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It’s interesting that you have real life experience with the mission -> vision thinking framework. I’m curious, did you feel that having these simple mission statements for each stakeholder lead to a better functioning project than if you had one complicated mission -> vision statement for the whole thing?
I was trying to apply this thinking to my capstone project. It’s fairly easy to articulate a simple outcome for my project: convince 100 homeowners in Boulder to install a heat pump system in their homes. However, it’s more difficult to come up with the simple steps to get us there. Is it as simple as motivate, educate, convert? Or does there need to be a mechanism in place to remove financial burdens for the homeowner? How much time do we need to spend developing our market? Maybe I just need to spend more time thinking about my mission. Anyway, I would love to hear more about your road project and if you thought developing simple vision statements helped it run better.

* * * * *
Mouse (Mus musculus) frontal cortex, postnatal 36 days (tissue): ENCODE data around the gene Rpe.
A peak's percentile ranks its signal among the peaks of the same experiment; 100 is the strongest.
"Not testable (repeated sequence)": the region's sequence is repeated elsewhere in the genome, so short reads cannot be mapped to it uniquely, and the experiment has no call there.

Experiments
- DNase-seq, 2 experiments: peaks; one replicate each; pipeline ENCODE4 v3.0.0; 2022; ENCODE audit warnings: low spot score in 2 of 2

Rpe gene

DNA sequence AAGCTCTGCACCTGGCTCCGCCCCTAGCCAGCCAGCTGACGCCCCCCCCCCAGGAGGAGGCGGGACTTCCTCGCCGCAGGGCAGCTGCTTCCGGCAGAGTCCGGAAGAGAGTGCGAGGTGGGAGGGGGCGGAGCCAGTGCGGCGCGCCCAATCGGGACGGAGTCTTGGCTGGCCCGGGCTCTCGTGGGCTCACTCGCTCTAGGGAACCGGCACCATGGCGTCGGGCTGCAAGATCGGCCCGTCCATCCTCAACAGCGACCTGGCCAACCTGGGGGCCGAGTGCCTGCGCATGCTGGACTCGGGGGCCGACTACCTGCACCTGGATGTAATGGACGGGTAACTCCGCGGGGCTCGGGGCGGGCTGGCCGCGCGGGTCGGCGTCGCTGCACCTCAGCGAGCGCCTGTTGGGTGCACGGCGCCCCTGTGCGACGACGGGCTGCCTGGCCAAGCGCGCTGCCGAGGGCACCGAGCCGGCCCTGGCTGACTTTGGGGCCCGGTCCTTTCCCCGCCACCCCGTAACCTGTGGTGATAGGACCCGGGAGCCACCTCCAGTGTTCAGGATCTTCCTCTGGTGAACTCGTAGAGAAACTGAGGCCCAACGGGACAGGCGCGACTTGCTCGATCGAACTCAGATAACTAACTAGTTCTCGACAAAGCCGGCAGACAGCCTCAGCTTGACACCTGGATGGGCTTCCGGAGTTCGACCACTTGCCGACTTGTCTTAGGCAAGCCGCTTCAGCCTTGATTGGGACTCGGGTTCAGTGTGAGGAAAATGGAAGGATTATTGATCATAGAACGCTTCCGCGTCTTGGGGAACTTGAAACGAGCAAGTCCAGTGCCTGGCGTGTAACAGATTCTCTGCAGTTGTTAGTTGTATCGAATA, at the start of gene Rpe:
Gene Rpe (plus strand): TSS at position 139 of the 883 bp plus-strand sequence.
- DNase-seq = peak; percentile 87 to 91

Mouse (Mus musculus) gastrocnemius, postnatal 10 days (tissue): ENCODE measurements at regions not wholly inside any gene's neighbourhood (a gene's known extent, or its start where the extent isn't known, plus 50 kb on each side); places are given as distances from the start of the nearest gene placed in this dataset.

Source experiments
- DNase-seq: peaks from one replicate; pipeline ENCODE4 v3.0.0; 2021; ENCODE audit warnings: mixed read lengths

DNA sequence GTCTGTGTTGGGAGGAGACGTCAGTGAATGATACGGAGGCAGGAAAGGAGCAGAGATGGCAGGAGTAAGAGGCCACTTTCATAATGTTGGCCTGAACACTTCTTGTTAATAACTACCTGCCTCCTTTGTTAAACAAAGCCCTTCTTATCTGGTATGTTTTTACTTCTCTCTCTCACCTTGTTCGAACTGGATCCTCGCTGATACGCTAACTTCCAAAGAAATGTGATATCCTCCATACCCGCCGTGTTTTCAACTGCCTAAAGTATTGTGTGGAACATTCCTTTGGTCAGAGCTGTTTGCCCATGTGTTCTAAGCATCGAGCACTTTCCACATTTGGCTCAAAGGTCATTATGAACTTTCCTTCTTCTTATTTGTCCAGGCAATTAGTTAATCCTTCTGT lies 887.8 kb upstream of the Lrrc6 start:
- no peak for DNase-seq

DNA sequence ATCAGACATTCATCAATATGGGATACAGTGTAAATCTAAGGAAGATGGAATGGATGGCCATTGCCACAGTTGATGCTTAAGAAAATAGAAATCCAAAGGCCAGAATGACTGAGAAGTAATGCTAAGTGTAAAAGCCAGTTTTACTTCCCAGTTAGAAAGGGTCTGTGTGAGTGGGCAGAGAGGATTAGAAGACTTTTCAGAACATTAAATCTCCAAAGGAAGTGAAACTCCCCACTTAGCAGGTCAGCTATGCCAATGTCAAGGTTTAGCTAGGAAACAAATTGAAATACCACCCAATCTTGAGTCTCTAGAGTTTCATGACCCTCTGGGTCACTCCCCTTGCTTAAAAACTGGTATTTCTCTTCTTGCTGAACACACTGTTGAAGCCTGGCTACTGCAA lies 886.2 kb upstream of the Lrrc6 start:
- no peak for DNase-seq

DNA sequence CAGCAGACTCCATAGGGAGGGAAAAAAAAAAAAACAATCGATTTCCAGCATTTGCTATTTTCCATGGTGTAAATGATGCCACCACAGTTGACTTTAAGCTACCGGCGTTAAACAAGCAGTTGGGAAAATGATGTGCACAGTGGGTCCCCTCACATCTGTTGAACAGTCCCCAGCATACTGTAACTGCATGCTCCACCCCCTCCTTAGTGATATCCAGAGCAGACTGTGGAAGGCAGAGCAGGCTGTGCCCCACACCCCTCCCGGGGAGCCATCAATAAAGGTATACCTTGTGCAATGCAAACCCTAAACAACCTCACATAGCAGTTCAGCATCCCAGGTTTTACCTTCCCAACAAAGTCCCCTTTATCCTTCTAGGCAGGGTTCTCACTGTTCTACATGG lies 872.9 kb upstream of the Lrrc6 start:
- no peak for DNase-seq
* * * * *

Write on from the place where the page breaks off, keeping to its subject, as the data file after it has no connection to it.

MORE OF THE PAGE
John Bratton

Jen- you guys were like "grout," helping to hold the thing together. I know it isn't a glamorous image, but grout is good! It is interesting, as well, that you look at a collaborational mission... not just one that is for a given organization, but one that encompasses more than one organization.

Really, in part, our MENV program mission might be "more grout!" In other words, the interdisciplinary nature of what we're doing sort of calls out for us to attempt bind disparate endeavors together in service of a larger goal.

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